Quick Summary: Does your organization have employee resource groups (ERGs)? These are circles of employees based on ethnicity, age, sexual orientation, disabilities, or other commonalities. If so, then gear your health education materials toward wellness issues of importance to those groups. Such efforts reap benefits for the ERG, your company, and the community at large.
Let’s face it: Our health concerns vary. Women may want information on breast and ovarian cancer, while people 50-plus wonder about arthritis and glaucoma. Your company can provide valuable health information that’s targeted toward specific demographic groups.
Employee resource groups have emerged in the American workplace in response to a growing commitment to diversity. For instance, Texas Instruments has 16 groups in its TI Diversity Network, ranging from the Bangladeshi Diversity Initiative to the Women’s Initiative Networks.
“ERGs give voice to important ideas within particular groups. In doing so, they support the goals of the larger organization and the community,” says Tasnim Benhalim, founder of Dallas-based DiversityWealth, which helps companies create environments where all employees flourish.
As you craft targeted wellness messages for affinity groups, consider how those messages can benefit not only ERGs, but the entire company and the community at large.
Tap into employee resource groups by:
- Creating e-newsletters for ERGs that provide the latest health news and information. For instance, provide your Women’s Network with facts on digital mammography and your Single Parents Network with updates on childhood immunizations.
- Adding a resource page on your corporate intranet with links to such health-diverse organizations as the American Heart Association, the National Women’s Health Network, the Black AIDS Institute, the Alzheimer’s Association, and others of relevance to your workforce.
Touch the entire company by:
- Holding health seminars on global topics with sessions aimed at specific issues that may appeal to your firm’s ERGs. For example, a seminar on brain health could feature break-out sessions on attention deficit/hyperactivity disorder, dementia, and diets that promote brain health.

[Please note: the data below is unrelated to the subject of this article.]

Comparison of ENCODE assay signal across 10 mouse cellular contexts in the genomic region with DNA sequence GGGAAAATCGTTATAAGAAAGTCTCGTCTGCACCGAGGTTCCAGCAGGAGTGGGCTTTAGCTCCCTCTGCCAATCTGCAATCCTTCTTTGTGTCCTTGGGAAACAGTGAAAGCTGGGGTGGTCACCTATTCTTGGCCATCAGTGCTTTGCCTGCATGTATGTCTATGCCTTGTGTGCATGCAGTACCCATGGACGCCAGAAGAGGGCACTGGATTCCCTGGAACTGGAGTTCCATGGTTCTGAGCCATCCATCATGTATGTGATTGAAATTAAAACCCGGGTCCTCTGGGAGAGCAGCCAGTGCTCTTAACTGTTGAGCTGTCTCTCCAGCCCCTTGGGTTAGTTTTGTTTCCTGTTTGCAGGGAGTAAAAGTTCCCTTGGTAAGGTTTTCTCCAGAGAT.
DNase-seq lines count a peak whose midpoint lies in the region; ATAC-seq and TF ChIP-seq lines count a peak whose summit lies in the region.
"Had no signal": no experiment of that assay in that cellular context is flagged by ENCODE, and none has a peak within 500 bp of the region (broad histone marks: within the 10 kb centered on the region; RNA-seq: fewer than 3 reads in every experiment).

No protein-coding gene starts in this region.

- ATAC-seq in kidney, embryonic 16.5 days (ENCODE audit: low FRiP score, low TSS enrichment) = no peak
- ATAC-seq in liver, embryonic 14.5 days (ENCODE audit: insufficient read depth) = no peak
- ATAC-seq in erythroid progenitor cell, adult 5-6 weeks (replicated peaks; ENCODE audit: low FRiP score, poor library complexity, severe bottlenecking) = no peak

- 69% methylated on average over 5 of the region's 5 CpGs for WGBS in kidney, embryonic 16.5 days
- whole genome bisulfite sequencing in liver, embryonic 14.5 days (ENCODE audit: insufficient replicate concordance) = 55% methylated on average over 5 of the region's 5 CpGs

- Displaying prevention tips for a variety of conditions in your cafeteria or breakroom. Each month, hang a poster with advice on how to prevent asthma, osteoporosis, diabetes, obesity, depression, and other health issues.
Reach out to the local community by:
- Participating in area fundraisers. Every community has 5Ks and fun walks to support research for diseases and conditions ranging from AIDS to SIDS. Encourage your ERGs to form teams, promote participation throughout the company, design T-shirts with the company name, and hit the road!
- Sponsoring health fairs open to the community. Help your ERGs compile information, create displays, and hold events to educate your corporate and community neighbors.
- Identify possible groups within your company with similar health interests.
- Hold a series of focus groups with employees who might represent employee resource groups (ERGs) to get input on how to best communicate with them, recommends Terry Howard, diversity director at Texas Instruments.
- Review your communication materials for discrimination. Don’t assume that certain topics only apply to one group. For instance, everyone benefits from AIDS prevention information, not just the Gay and Lesbian Network.
- Assign a contact person within the HR department to whom ERGs can turn for resources on health and wellness issues.
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